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UBC Theses and Dissertations

Morphological characterization of dynamic dendrite growth in the awake developing brain Hossain, Sharmin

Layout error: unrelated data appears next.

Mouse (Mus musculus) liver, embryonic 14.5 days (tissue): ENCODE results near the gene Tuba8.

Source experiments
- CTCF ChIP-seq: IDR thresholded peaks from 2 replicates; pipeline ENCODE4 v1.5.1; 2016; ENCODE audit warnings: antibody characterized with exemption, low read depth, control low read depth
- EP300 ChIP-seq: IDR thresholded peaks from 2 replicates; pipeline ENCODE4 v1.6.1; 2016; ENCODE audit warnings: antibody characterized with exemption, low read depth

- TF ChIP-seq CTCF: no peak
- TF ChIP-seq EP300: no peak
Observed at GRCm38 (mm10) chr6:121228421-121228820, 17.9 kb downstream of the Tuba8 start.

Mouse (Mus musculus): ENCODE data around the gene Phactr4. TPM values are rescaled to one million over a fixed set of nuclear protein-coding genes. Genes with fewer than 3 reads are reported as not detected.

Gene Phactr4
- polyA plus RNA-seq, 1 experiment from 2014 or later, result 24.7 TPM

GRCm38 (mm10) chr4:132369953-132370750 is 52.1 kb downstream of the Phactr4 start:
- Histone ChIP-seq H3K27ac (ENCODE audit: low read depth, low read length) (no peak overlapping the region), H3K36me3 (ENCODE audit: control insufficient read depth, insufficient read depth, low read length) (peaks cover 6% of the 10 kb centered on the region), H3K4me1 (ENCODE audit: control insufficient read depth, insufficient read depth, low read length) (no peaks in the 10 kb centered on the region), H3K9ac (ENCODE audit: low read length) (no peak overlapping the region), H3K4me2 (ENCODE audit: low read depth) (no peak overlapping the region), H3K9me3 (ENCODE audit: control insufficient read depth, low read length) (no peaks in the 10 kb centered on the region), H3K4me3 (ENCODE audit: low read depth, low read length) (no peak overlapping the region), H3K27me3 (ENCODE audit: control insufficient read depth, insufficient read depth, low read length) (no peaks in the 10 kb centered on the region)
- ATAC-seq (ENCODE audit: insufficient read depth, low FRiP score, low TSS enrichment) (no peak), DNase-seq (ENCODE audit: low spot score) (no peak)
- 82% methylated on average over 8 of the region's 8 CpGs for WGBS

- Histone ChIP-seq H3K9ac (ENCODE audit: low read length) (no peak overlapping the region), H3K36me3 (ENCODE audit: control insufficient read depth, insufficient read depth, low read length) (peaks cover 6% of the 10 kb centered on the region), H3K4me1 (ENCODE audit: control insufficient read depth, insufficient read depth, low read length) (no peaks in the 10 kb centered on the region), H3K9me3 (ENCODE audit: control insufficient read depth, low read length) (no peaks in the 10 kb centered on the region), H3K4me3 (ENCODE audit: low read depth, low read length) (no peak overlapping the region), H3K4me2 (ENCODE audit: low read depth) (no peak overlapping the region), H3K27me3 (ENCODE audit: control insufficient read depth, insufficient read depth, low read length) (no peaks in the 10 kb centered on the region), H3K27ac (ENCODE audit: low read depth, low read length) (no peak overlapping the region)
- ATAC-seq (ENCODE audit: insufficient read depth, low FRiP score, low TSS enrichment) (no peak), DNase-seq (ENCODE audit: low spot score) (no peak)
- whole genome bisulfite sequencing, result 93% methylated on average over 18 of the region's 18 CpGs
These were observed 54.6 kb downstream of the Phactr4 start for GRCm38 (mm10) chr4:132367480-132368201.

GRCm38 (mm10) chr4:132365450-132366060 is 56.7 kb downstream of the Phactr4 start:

Precise wiring between dendrites and axons during brain development is a critical requirement for forming proper neuronal connectivity, a prerequisite to generate correct brain function. Establishing this highly complex physical network entails forming precise patterns of dendritic and axonal arborization as well as correct targeting of these processes to appropriate brain regions. As compared to our current understanding of axonal development, relatively little is known regarding the structural organization and of dendritic arbor growth during dendritogenesis. Two major obstacles in studying dendritogenesis in vivo are technical challenges in observing the dynamic behavior of these structures in the developing brain, and post-imaging analyses of their complex growth patterns. Here, we used in vivo rapid time-lapse imaging in the intact and awake vertebrate brain to observe dynamic dendritogenesis and analyzed components of growing dendritic arbors of individual neurons to elucidate how short-term growth behaviors culminate to produce the dendritic arbor patterning of mature neurons. Of particular interest, this work establishes that dendritic growth cones exist on all growing dendrites, but due to their dynamic nature, they have been grossly under-reported in previous in vivo studies. In this study, I find that dendritic growth cone morphology correlates with branch behavior, report differences in two different dendritic filopodial populations in vivo, and describe how dendritic growth behavior changes over neuronal maturation. Further, we have developed a novel analysis tool called Dynamo to accurately track and analyze dendritic components. I have used this tool to screen three candidate guidance cue molecules, including ephrin-A1, ephrin-B1, and slit2, for their potential role in regulating dynamic behavior of growing dendrites, and found that slit2 exposure decreases branch motility and increases branchtip filopodial motility in vivo. I also find that neurons located in the caudomedial tectum project their dendrites in a biased rostral orientation to reach the tectal neuropil, and that interfering with the Slit receptor Robo3, prevents this biased dendrite growth. These findings provide novel insights into how dendrites develop in vivo in the awake vertebrate brain.

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